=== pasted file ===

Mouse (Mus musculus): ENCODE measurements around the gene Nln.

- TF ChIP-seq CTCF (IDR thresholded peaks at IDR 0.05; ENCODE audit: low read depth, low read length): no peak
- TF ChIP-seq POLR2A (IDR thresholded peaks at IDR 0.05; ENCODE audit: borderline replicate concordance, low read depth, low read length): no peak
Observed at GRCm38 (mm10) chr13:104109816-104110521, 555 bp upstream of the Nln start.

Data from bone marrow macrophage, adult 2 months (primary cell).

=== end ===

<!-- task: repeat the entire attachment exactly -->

Mouse (Mus musculus): ENCODE measurements around the gene Nln.

- TF ChIP-seq CTCF (IDR thresholded peaks at IDR 0.05; ENCODE audit: low read depth, low read length): no peak
- TF ChIP-seq POLR2A (IDR thresholded peaks at IDR 0.05; ENCODE audit: borderline replicate concordance, low read depth, low read length): no peak
Observed at GRCm38 (mm10) chr13:104109816-104110521, 555 bp upstream of the Nln start.

Data from bone marrow macrophage, adult 2 months (primary cell).